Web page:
Weiss has pleaded not guilty to the charges against him and has been released on $100,000 cash bail. He will appear in court on August 9, 2017, and, if convicted, he could receive up to 15 years in prison.

Records Show Unpermitted Work and Unsafe Conditions

The area where Weiss’ employees were working when the Brooklyn building collapse occurred was an unpermitted excavation pit. A request made by Green to extend a storeroom to the back of the lot had been denied in the permit application, but the prosecution alleges that this did not stop Weiss, who began excavation of the area anyway.

The crew Weiss hired to do this work was small, allegedly only seven workers, none of whom had safety certifications and all with little to no training. The excavation was being carried out by shovel, and support for surrounding walls was not factored in. As they worked, Weiss’ employees came to him seeking materials to shore up surrounding walls (an OSHA requirement), but Weiss denied the requests.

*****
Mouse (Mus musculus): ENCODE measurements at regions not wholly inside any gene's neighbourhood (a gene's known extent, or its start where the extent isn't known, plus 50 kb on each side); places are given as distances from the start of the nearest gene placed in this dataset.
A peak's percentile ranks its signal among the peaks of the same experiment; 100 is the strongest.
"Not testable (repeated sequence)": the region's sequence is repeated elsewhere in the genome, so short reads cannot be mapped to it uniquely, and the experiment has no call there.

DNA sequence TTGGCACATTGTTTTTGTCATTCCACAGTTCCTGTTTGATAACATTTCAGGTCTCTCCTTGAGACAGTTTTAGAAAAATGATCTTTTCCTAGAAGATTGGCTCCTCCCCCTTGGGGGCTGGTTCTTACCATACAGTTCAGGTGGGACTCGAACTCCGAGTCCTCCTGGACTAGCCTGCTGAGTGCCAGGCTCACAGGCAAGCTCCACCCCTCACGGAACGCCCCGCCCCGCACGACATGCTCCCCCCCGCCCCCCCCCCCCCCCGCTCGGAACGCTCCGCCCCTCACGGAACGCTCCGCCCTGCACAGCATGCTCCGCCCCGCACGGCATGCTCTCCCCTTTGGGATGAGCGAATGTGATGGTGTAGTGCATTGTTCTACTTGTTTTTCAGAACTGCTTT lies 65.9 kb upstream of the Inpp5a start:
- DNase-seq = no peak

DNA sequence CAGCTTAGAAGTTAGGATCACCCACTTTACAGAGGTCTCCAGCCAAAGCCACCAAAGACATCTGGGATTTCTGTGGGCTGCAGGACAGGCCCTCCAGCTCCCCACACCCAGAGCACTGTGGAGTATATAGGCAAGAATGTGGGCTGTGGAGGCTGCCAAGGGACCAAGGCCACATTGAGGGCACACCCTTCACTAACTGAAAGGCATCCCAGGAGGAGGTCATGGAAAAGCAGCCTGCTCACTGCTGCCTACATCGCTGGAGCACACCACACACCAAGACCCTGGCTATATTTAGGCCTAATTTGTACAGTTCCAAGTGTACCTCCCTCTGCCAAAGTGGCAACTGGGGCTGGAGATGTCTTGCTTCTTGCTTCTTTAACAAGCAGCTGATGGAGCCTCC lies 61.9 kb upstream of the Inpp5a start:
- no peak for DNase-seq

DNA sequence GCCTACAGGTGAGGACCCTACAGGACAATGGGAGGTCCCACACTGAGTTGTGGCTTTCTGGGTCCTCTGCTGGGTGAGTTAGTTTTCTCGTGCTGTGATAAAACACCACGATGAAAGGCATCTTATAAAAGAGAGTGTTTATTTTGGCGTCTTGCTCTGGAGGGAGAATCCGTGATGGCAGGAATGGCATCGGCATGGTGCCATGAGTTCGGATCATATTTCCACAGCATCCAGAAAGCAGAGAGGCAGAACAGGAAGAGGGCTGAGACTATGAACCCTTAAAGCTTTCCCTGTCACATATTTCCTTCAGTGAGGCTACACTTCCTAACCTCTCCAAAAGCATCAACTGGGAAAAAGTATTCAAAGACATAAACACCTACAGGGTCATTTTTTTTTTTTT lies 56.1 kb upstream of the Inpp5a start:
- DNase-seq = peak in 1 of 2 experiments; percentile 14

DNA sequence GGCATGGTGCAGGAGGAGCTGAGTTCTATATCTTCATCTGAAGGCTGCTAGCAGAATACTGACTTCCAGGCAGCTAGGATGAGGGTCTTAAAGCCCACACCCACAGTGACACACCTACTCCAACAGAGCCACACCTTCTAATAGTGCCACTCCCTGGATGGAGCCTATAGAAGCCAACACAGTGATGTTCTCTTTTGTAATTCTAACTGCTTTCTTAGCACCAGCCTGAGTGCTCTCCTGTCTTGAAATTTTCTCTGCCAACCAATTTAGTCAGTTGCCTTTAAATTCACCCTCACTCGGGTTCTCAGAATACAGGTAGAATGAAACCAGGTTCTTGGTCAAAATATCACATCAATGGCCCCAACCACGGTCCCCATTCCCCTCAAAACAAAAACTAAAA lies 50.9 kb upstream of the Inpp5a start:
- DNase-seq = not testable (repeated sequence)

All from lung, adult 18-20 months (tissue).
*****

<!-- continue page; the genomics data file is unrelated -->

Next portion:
On the morning of the September 3, 2015 Brooklyn building collapse, one of Weiss’ workers told his supervisor and Weiss that there was a crack in the wall of the adjacent building that needed to be supported. Again, the request for support was denied, and at 11:32 a.m., that wall collapsed and three workers were trapped underneath the cinder blocks. One of those workers, Fernando Vanegaz, was killed.

18-Year-Old Worker Killed in Structure Collapse Spoke of Danger at Site

Vanegaz was only 18-years-old and had been in the United States for less than a year. Vanegaz had come to the U.S. to be with his parents, and according to his mother, Enma Ulloa, he “really wanted to work.” The conditions at 656 Myrtle Avenue, however, were something Vanegaz couldn’t ignore.

His mother says that Vanegaz would often tell her of close calls where he feared something dangerous would happen, and one day he told her of a retaining wall that had nearly fallen. It’s believed that the retaining wall he had told her of was the same one that would ultimately be responsible for Vanegaz’ death. Left to grapple with Vanegaz’ passing, his parents still want to know what could have been done to prevent the tragedy.